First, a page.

The first design concept was based on the use of wire cables to control the locking and unlocking of the two swivel balls at each end of the telescopic arm. The locking of the telescoping feature also utilized the action of the cable controls. After 12-months of design, prototyping and testing we were stuck.
It was then that Zen Mount engineer Matt Tarnay proposed a new approach that seemed more direct and simple in achieving the simultaneous locking of the two ball joints. An encouraging prototype paved the way for refinements that led to today’s Zen Mount that applies the rotary motion of an internal shaft to a linear motion that creates high forces against a steel ball joint to prevent movement.
A minimum force of at least 250-pounds was needed to lock the ball joint and this level of force could only be achieved by using a mechanical threaded shaft where a small torsional twist could be translated to a high linear force with a ratio of 30:1. Then, we needed to figure out how to lock both ball joints simultaneously at any telescopic arm length.
Not one but two threaded shafts were needed to torsionally connect, collapse and expand with the telescoping movement of the arm, activated from the exterior of the arm by an easily-rotating control knob.
We spent a significant amount of effort testing various mechanical connections including a relatively complex gearing system. In the end we decided on a simple drive pin design that interlocked the control knob and drive shaft so the knob and shaft turned together.
Once the operation of simultaneously locking of both ball joints was refined, we addressed the challenge of how to lock the two arm tubes, simultaneously with the ball joints locking and with the same twist of the control knob. The telescope tube lock feature had to be timed to the rotation of the main drive shaft and also create a friction lock between the two tube diameters.
Six months and countless configurations passed. Then, bingo, the unique solution of using a cam and brake lever system in our final design came about.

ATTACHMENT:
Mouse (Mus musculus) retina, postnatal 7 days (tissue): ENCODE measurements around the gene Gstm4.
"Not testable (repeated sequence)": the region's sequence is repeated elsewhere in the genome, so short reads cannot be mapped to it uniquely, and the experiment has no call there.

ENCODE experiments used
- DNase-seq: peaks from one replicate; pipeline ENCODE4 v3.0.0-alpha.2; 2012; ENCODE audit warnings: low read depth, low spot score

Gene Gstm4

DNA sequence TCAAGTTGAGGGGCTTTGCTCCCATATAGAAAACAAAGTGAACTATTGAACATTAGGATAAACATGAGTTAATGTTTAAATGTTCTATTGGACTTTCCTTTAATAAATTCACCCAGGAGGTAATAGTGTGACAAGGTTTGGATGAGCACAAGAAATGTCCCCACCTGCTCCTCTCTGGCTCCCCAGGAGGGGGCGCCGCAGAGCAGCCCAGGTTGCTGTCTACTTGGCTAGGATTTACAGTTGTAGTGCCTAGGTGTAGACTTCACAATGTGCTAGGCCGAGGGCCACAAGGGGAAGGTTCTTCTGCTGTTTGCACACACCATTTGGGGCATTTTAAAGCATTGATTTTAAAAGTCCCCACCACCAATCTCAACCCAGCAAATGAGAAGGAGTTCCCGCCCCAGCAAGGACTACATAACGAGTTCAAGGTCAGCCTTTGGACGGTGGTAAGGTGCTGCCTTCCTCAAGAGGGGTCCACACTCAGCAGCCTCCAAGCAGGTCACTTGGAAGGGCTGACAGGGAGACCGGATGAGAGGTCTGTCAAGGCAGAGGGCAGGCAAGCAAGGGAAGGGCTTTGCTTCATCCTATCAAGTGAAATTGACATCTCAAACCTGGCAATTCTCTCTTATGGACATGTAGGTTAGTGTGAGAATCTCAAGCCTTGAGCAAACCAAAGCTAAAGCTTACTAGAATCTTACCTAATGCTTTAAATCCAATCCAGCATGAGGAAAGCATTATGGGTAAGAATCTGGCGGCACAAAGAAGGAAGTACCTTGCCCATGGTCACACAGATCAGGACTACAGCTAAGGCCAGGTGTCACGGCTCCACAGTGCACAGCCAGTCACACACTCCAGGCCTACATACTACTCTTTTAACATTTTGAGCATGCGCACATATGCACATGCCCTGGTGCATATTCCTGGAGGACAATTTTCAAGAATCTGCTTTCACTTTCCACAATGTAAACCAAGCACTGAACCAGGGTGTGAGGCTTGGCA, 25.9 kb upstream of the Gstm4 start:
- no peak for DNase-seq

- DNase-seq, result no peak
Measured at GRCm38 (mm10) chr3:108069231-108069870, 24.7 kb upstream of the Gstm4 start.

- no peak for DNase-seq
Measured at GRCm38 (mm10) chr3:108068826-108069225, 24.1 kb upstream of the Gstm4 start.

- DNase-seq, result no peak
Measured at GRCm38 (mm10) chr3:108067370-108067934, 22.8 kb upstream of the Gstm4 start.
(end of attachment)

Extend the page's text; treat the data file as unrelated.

During the two-year development process, we also improved design of arm and adapter anchoring systems to accommodate the universe of devices that could benefit from Zen Mounts positional capabilities.
With design perfected, we moved on to ensure the manufacturablity of the product’s arm assembly and accessories.
The performance and durability of the Zen Mount products was enhanced with use of high quality engineered molded resin, stainless steel where exceptional strength is needed and high grade aluminum where strength and weight are a factor.
All the components were designed on Solidworks 3D CAD system that is compatible with the manufacturing processes to eliminate any errors between design intent and the final product.
Our selection of vendors was based on capabilities to produce Zen Mount parts at specific dimensional tolerances needed for function. All metal parts are made by CNC machining or extrusions. Plastic parts are made from precision steel injection molds that were machined using the original Solidworks 3D data.
With our relationships solidified, we are confident that they can deliver quality parts in a timely manner the knowledge of which is at the basis of our high confidence in the success of Zen Mount.